Sunday Post #15: Wuthering, Wuthering Heights

Sunday PostWhat has been happening this week? It’s been crazy busy. I haven’t had a ton of time to read, so I sat down and read most of today (with the exception of doing a little bit of work and washing the dishes). I have been spending most of the day wandering the moors, reading The Annotated Wuthering Heights. What a great addition to my library. I am truly enjoying it. Each time I read Wuthering Heights, I notice something I didn’t pick up on last time, and this time, it’s how horrible Nelly Dean is. I mean, I have often thought of her as mostly a reliable narrator, and because of her, I have really disliked Catherine. Heathcliff is just plain hard to like, no matter what. As soon as you start feeling sympathy for him, he goes off and kills lapwings for no reason or hangs a dog. Perhaps because I’m reading an annotated version, I am noticing so many more things than I ever have before. All the birds, for one thing; I’m sure I noticed that before, but even though the annotations don’t discuss the birds in a great amount of detail, I think my antennae are up, so to speak, and I’m noticing the symbolism more than I usually do. And there are birds just everywhere in this book. Another thing I am seeing are the close connections to the Romantic poets. The annotations help there, and I am really pleased I chose to read this one for the Literary Movement Reading Challenge. Hope I can finish it in time! Even if I don’t, I definitely want to finish reading this lovely annotated version. I realize a lot of people hate this book, but I think if you peel it apart and and see what makes it work, it is genius. I am especially enjoying the nuances I am noticing in Nelly’s character this time around.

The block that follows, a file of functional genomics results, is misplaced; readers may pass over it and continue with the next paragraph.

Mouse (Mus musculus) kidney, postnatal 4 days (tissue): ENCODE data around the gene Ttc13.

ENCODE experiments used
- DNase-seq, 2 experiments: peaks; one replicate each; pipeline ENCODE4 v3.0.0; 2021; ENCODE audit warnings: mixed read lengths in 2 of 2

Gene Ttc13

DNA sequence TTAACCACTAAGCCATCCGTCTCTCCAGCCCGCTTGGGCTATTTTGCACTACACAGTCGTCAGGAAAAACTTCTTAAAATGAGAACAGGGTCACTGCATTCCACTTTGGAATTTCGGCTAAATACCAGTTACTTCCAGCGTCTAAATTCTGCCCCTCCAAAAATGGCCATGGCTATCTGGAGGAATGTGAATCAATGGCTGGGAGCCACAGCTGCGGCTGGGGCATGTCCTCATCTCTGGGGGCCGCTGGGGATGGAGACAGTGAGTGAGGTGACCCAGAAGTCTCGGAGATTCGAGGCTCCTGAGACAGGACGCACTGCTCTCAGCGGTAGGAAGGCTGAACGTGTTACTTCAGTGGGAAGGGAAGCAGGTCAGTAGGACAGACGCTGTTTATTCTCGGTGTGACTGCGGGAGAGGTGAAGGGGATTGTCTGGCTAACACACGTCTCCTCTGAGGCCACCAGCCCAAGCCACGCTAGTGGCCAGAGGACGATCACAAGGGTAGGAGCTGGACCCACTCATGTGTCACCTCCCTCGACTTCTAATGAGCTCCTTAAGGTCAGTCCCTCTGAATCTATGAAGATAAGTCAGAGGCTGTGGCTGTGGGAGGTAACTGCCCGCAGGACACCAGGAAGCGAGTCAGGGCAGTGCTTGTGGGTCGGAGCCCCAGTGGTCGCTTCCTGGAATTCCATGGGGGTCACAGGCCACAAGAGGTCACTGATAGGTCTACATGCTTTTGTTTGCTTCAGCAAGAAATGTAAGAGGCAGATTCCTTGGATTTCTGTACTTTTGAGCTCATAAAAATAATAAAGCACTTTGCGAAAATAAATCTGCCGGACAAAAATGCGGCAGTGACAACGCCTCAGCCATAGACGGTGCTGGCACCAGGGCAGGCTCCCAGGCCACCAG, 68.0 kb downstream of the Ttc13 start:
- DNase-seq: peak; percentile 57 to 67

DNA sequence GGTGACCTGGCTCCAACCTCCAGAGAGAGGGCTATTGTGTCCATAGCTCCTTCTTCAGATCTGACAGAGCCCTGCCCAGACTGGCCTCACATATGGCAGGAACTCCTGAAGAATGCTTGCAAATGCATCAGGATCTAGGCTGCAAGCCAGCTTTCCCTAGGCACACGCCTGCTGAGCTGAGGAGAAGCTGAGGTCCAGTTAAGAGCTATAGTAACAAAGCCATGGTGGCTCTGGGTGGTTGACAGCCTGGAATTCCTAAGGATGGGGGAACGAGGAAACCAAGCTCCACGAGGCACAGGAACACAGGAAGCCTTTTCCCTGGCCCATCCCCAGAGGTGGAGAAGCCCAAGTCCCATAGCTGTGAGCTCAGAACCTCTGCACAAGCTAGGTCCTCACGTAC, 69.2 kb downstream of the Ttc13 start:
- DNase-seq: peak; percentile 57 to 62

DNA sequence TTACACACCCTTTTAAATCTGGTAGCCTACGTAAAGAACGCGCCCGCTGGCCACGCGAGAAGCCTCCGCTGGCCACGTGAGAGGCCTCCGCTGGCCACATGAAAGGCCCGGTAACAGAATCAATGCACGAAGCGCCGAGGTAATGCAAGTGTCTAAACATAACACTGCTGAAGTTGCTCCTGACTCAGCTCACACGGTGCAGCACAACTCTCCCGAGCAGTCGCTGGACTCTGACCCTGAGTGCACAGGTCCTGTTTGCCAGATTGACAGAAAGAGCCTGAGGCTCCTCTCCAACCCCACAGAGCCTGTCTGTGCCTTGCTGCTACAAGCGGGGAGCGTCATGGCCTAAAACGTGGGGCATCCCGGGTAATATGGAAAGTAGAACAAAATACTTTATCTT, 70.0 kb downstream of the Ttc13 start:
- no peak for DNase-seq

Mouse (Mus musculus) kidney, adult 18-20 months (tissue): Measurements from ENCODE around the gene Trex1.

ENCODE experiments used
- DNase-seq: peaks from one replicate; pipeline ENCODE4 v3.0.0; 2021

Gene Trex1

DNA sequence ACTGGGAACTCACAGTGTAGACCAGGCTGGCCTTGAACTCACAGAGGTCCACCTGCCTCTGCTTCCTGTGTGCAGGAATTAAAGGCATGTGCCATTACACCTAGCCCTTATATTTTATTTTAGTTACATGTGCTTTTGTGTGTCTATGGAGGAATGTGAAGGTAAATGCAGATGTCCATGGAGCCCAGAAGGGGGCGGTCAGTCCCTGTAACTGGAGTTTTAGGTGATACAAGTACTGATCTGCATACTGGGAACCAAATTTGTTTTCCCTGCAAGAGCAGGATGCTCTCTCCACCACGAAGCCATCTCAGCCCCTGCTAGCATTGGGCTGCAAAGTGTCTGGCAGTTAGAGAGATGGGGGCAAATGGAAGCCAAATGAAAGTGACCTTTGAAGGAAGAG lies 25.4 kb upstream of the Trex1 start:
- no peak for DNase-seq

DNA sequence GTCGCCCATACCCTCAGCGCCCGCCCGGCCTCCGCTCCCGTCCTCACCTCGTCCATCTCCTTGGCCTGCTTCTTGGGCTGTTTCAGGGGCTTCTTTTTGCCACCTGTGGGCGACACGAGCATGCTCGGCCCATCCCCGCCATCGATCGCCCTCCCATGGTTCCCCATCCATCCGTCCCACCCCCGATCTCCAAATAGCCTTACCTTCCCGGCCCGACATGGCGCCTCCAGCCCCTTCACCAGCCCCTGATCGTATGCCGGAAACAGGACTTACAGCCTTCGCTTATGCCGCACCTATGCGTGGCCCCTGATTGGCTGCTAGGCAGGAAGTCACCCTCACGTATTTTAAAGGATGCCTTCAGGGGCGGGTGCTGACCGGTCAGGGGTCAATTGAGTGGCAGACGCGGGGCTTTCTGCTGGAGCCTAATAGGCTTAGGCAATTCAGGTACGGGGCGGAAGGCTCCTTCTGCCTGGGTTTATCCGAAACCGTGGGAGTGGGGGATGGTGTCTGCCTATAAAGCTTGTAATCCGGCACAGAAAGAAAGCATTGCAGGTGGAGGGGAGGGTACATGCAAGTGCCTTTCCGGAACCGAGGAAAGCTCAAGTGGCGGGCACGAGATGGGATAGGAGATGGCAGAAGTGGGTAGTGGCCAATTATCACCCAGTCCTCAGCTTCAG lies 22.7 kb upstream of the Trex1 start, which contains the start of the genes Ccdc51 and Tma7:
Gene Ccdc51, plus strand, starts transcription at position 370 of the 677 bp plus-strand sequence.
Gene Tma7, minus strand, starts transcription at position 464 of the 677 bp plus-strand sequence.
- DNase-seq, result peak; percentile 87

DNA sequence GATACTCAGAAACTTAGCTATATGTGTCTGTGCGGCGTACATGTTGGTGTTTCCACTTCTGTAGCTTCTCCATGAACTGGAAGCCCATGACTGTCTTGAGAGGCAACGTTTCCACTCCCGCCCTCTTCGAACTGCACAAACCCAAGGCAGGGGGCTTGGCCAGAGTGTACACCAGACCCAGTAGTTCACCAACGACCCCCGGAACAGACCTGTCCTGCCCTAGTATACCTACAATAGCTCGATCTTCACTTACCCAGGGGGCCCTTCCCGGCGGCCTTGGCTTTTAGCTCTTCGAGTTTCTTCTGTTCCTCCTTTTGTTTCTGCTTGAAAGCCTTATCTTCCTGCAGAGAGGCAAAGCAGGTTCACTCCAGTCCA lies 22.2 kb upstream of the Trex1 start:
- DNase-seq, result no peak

I finished reading Pleasantville by Attica Locke and wrote a review for the TLC Book Tour this week as well. A good read. I am also still working away on Katherine Howe’s Conversion on audio. The reader for that one is really good. I recommended it to a bunch of my students this week when I saw it was one of their choices for a summer read.

This week’s Top Ten Tuesday topic was top ten favorite authors of all time. You know, I am actually liking the idea of saving these for my Sunday Post instead of doing them on Tuesday. I just have less time to write during the work week. To qualify as a favorite author, I decided that I needed to love multiple books by the same author. So I didn’t count authors who have only written one novel. I also didn’t count authors if I had read only one of their works (even if I loved it). So here is my list:

  1. William Shakespeare
  2. Jane Austen
  3. J. K. Rowling
  4. J. R. R. Tolkien
  5. Diana Gabaldon
  6. Ernest Hemingway
  7. Sharyn McCrumb
  8. Jasper Fforde
  9. Neil Gaiman
  10. Judy Blume

Who would be on your list?

Authors whose work I love, but whom I didn’t count because of my self-imposed rules are Toni Morrison, Zora Neale Hurston, F. Scott Fitzgerald, Harper Lee, and Emily Brontë.

Some links I enjoyed this week:

Here’s a bonus for you:

For the record, I have always believed it really was Catherine’s ghost who disturbed Lockwood early in the novel.

The Sunday Post is a weekly meme hosted by Caffeinated Book Reviewer. It’s a chance to share news, recap the past week on your blog, and showcase books and things we have received. See rules here: Sunday Post Meme.

4 thoughts on “Sunday Post #15: Wuthering, Wuthering Heights

  1. I absolutely loved reading your thoughts on Wuthering Heights. I have never picked up the book myself but am now officially intrigued. I have however read my fair share of Jane Austen and agree she is a favorite author of mine as well. Hope you have a super productive week!
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